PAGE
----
Is It Possible to be a Christian and Not Love Worship?

Heart of FireI went to a small seminary in California, the International School of Theology. It had an amazing but short 25 year history and trained hundreds of students who have brought great glory to God. The seminary struggled financially, sometimes battled competing visions of how to accomplish its mission, but despite the struggles I loved my time there. I met some amazing people. I had the incredible privilege of teaching there for a time and made some forever friends.

One of the things I loved was our chapel services. For me, most of them were transcendant. I was often brought to tears as some talented worship leaders and Godly men, professors and quest speakers tried to show us a Christ worth everything we could give Him. They painted pictures of Jesus that were intoxicating.

Dr. Jenson, the first President of the seminary, once shared in chapel an experience he had while interviewing pastors around the country in some of the 100 fastest growing churches in America (back in the late 1970’s). He said that without exception, in every one of the fasted growing churches, there was an intense and inspiring passion for the work of God. Pastors, elder boards, deacons, youth workers, small group leaders, teachers, nursery workers—seemingly everyone had a passion and zeal for the work of God that was deep, energetic and magnetic.

But Dr. Jenson’s next words have haunted me for almost 40 years.

“It was exciting and inspiring to see these churches passion for the work of God,” he said. But then his voice moved from excited to serious, and he added, “but the sad thing was that it was less than a handful of those 100 fastest growing churches where the passion for God Himself was equal to the passion for the work.”

Think about that.

“Less than a handful of churches had a passion for God Himself
that was equal to their passion for the work of God.”

Does that sound right?
Does that sound backward?

Can I tell you how it sounds to me?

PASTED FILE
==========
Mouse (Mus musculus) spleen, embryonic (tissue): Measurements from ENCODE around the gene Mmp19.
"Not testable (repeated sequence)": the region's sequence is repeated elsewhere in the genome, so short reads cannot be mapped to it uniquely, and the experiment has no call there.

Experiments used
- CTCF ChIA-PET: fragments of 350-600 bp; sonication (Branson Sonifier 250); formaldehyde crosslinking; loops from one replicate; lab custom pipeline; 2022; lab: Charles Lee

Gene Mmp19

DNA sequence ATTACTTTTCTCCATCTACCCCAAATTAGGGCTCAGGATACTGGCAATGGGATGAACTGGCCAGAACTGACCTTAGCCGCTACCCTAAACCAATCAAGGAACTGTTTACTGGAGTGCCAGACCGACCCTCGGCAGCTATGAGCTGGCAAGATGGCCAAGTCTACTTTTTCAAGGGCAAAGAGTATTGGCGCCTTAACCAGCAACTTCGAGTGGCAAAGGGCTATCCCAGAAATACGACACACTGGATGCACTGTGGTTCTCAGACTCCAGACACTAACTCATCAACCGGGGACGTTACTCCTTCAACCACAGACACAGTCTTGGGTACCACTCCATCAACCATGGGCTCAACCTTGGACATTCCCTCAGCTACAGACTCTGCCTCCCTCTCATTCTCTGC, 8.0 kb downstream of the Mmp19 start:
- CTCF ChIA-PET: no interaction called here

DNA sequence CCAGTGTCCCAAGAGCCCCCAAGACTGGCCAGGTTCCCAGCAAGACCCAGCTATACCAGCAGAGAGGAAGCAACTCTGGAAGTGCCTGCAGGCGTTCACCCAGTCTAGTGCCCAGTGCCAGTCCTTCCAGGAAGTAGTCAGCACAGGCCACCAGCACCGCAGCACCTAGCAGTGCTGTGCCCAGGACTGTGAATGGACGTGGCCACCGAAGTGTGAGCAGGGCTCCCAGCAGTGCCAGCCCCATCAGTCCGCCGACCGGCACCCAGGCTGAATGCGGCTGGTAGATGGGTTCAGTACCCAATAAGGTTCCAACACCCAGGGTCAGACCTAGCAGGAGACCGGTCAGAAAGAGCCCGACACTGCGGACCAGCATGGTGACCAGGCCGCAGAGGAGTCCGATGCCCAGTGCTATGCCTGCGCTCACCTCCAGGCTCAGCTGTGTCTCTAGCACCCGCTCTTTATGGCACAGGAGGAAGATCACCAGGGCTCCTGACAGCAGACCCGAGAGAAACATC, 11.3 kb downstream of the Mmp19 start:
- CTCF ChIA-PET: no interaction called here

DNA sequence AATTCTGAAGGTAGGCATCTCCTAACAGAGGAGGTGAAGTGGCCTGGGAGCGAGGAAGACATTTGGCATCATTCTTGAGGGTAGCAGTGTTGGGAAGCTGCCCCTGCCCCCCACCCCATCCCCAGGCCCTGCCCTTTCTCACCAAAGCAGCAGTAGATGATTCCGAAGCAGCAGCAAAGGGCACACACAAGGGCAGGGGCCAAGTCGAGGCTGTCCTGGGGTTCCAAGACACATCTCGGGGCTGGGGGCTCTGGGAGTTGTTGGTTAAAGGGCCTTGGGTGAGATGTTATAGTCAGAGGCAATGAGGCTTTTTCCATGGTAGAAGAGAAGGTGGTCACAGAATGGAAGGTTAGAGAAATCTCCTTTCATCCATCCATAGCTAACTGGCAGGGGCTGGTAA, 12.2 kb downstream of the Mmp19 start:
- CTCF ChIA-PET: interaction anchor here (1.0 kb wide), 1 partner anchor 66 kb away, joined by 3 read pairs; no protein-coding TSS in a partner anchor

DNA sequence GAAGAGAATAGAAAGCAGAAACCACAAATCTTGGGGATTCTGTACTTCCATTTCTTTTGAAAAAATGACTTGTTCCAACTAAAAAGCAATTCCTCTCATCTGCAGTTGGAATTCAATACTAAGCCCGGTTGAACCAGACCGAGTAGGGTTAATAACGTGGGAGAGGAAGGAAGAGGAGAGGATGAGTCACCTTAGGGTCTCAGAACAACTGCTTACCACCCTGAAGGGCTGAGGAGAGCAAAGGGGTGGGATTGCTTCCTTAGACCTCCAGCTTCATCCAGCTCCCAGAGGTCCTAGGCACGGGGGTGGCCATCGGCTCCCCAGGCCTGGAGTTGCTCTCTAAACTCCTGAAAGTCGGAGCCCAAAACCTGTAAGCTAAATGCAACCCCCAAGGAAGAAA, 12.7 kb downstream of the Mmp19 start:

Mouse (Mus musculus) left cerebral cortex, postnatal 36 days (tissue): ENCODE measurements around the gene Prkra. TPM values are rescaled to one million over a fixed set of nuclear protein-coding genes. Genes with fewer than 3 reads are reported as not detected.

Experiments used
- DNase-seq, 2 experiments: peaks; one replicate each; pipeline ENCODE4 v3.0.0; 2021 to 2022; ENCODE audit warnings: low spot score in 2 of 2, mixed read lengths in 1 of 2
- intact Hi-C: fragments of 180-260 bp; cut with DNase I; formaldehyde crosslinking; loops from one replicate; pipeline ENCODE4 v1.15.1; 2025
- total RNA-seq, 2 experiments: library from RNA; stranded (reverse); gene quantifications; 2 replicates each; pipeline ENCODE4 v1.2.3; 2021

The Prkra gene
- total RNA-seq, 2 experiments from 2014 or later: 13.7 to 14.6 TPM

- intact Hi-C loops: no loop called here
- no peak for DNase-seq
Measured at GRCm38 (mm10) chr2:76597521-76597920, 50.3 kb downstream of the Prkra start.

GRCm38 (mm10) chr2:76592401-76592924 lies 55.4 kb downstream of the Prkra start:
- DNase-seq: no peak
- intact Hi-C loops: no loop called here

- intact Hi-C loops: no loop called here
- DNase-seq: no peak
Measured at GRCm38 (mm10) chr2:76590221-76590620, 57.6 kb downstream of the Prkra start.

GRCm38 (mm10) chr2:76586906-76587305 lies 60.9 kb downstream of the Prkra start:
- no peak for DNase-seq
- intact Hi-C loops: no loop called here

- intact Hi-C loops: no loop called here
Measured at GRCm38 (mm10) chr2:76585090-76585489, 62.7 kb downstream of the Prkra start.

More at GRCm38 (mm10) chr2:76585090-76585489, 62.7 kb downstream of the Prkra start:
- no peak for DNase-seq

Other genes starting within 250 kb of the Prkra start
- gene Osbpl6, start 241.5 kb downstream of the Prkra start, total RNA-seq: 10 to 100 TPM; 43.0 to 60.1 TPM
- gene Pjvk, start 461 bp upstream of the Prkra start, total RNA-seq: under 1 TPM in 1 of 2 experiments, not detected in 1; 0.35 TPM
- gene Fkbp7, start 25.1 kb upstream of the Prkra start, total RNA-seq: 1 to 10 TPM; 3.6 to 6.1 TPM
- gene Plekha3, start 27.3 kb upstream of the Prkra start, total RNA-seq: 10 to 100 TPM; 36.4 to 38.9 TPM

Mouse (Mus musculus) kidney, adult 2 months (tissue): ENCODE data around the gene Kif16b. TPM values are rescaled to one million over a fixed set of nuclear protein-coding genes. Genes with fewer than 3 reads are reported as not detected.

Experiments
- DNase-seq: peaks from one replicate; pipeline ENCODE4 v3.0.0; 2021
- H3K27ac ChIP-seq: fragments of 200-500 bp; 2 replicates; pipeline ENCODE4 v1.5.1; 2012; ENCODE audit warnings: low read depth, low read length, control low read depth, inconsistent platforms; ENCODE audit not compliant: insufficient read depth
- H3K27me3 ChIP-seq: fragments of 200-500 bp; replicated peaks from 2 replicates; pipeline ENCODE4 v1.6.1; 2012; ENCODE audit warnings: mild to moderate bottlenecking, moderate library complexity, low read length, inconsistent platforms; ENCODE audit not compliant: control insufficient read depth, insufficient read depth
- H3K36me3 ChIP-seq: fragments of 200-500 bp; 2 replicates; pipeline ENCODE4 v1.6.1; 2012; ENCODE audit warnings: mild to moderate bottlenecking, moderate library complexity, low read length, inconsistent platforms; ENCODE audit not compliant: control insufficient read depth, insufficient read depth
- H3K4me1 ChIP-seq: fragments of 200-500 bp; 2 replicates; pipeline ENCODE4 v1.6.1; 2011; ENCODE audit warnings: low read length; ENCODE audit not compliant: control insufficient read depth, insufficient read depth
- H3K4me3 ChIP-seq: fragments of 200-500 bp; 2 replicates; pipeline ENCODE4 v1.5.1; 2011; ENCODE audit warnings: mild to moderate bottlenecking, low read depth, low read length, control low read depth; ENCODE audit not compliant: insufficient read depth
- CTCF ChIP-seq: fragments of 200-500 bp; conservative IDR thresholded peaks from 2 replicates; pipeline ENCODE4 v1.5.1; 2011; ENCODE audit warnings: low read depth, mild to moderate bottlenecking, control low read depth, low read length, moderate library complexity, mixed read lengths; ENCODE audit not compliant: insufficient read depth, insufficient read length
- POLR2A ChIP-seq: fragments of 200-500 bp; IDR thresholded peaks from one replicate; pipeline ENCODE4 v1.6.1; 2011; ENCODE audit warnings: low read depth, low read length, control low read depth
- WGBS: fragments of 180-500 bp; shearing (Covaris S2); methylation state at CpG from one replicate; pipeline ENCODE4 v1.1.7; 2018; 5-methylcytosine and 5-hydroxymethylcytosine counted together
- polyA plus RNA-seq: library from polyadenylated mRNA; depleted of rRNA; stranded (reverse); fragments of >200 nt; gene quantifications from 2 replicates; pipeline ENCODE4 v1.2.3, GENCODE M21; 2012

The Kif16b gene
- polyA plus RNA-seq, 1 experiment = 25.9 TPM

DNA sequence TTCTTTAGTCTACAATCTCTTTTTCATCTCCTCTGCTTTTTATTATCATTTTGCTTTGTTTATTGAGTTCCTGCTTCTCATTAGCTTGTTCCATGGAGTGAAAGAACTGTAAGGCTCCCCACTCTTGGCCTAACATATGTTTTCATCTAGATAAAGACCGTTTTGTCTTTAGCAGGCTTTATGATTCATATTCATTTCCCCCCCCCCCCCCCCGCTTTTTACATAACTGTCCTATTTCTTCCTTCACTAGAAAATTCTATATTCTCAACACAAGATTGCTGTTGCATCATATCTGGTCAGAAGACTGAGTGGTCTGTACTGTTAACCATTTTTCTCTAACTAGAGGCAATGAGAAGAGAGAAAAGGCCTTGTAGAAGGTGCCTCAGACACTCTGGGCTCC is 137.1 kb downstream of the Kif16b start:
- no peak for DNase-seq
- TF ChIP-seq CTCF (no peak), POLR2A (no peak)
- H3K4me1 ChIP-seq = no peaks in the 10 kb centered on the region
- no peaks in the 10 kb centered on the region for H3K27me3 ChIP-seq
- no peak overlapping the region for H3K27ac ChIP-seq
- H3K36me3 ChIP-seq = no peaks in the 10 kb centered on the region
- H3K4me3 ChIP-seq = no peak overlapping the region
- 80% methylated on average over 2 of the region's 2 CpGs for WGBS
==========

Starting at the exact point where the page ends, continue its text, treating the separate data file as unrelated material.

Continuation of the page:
It sounds warped.
It sounds like, “Houston, we have a problem!”

It sounds scary!
It sounds dangerous to me.

All of which  leads me to a quote from a simple but powerful book by Pastor Jim Cymbala.

Fresh Wind, Fresh Fire“If our churches don’t pray, and if people don’t have an appetitie for God, what does it matter how many are attending the services? How would that impress God? Can you imagine the angels saying, ‘Oh, your pews!’ We can’t believe how beautiful they are! Up here in heaven, we’ve been talking about them for years. Your sanctuary lighting—it’s so clever. The way you have the steps coming up to the pulpit—it’s wonderful. . . .”

“I don’t think so.”

“If we don’t want to experience God’s closeness here on earth, why would we want to go to heaven anyway? He is the center of everything there. If we don’t enjoy being in his presence here and now, then heaven would not be heaven for us. Why would he send anyone there who doesn’t long for him passionately here on earth?”

“… Jesus himself can’t draw a crowd even among his own people! What a tragedy that the quality of ministry is too often measured by numbers and building size rather than by true spiritual results.”    p. 58-59

Let’s be passionate for Jesus. And let’s refuse to let our passion for the work of God ever eclipse our passion for the ONE, the only one, who left glory to grovel in the dust with us, the ONE, the only one who laid His life down as an atoning sacrifice for our sin, the ONE, no other one, who rose from the grave as the triumphant King over death and sin, The ONE who forgives us and promises eternal life and an eternal home with Him. Let’s be passionate about Him.

A heart aflame for God is what we should always be looking for. Always.

A Former “Celebrity Pastor” Struggles with His Identity

Book:  Settlers or Sojourners? A Meditation on Christian Identity

Leave a Reply

Fill in your details below or click an icon to log in: Logo

You are commenting using your account. Log Out /  Change )

Twitter picture

You are commenting using your Twitter account. Log Out /  Change )

Facebook photo

You are commenting using your Facebook account. Log Out /  Change )

Connecting to %s

This site uses Akismet to reduce spam. Learn how your comment data is processed.